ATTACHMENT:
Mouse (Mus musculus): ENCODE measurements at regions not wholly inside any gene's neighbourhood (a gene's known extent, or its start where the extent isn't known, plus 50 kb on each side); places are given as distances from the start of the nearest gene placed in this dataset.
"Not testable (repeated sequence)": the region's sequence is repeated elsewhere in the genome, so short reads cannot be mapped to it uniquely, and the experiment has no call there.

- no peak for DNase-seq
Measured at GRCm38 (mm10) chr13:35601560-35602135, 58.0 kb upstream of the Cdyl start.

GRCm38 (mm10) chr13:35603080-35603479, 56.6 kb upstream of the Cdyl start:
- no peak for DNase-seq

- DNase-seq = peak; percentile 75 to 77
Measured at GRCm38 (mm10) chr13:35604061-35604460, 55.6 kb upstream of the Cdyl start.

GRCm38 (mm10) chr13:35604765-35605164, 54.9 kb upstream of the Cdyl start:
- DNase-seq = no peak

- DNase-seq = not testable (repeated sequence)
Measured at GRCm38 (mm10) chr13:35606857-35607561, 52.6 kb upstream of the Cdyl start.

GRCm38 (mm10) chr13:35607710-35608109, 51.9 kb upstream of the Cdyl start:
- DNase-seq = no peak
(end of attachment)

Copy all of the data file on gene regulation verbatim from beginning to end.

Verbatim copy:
Mouse (Mus musculus): ENCODE measurements at regions not wholly inside any gene's neighbourhood (a gene's known extent, or its start where the extent isn't known, plus 50 kb on each side); places are given as distances from the start of the nearest gene placed in this dataset.
"Not testable (repeated sequence)": the region's sequence is repeated elsewhere in the genome, so short reads cannot be mapped to it uniquely, and the experiment has no call there.

- no peak for DNase-seq
Measured at GRCm38 (mm10) chr13:35601560-35602135, 58.0 kb upstream of the Cdyl start.

GRCm38 (mm10) chr13:35603080-35603479, 56.6 kb upstream of the Cdyl start:
- no peak for DNase-seq

- DNase-seq = peak; percentile 75 to 77
Measured at GRCm38 (mm10) chr13:35604061-35604460, 55.6 kb upstream of the Cdyl start.

GRCm38 (mm10) chr13:35604765-35605164, 54.9 kb upstream of the Cdyl start:
- DNase-seq = no peak

- DNase-seq = not testable (repeated sequence)
Measured at GRCm38 (mm10) chr13:35606857-35607561, 52.6 kb upstream of the Cdyl start.

GRCm38 (mm10) chr13:35607710-35608109, 51.9 kb upstream of the Cdyl start:
- DNase-seq = no peak